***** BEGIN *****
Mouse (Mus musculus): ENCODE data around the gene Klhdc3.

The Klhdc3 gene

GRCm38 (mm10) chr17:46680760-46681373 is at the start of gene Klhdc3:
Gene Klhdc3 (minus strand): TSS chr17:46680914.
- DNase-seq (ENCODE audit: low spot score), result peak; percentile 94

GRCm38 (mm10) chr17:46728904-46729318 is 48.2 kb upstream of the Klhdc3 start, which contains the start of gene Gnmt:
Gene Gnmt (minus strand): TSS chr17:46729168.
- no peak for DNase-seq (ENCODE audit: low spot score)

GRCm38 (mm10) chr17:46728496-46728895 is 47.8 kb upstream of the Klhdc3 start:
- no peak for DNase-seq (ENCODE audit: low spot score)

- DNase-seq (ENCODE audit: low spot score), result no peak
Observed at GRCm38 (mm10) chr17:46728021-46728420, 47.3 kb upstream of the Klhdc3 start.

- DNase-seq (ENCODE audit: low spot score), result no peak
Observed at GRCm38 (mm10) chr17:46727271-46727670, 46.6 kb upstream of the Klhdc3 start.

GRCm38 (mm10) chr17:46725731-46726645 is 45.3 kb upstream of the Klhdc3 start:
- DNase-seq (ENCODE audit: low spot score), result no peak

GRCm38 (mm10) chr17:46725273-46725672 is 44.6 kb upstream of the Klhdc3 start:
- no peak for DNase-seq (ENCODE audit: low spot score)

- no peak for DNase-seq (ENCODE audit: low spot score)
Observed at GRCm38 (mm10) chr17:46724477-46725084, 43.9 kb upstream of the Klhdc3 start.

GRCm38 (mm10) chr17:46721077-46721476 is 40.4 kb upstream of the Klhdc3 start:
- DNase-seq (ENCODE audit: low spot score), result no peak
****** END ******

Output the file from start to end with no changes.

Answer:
Mouse (Mus musculus): ENCODE data around the gene Klhdc3.

The Klhdc3 gene

GRCm38 (mm10) chr17:46680760-46681373 is at the start of gene Klhdc3:
Gene Klhdc3 (minus strand): TSS chr17:46680914.
- DNase-seq (ENCODE audit: low spot score), result peak; percentile 94

GRCm38 (mm10) chr17:46728904-46729318 is 48.2 kb upstream of the Klhdc3 start, which contains the start of gene Gnmt:
Gene Gnmt (minus strand): TSS chr17:46729168.
- no peak for DNase-seq (ENCODE audit: low spot score)

GRCm38 (mm10) chr17:46728496-46728895 is 47.8 kb upstream of the Klhdc3 start:
- no peak for DNase-seq (ENCODE audit: low spot score)

- DNase-seq (ENCODE audit: low spot score), result no peak
Observed at GRCm38 (mm10) chr17:46728021-46728420, 47.3 kb upstream of the Klhdc3 start.

- DNase-seq (ENCODE audit: low spot score), result no peak
Observed at GRCm38 (mm10) chr17:46727271-46727670, 46.6 kb upstream of the Klhdc3 start.

GRCm38 (mm10) chr17:46725731-46726645 is 45.3 kb upstream of the Klhdc3 start:
- DNase-seq (ENCODE audit: low spot score), result no peak

GRCm38 (mm10) chr17:46725273-46725672 is 44.6 kb upstream of the Klhdc3 start:
- no peak for DNase-seq (ENCODE audit: low spot score)

- no peak for DNase-seq (ENCODE audit: low spot score)
Observed at GRCm38 (mm10) chr17:46724477-46725084, 43.9 kb upstream of the Klhdc3 start.

GRCm38 (mm10) chr17:46721077-46721476 is 40.4 kb upstream of the Klhdc3 start:
- DNase-seq (ENCODE audit: low spot score), result no peak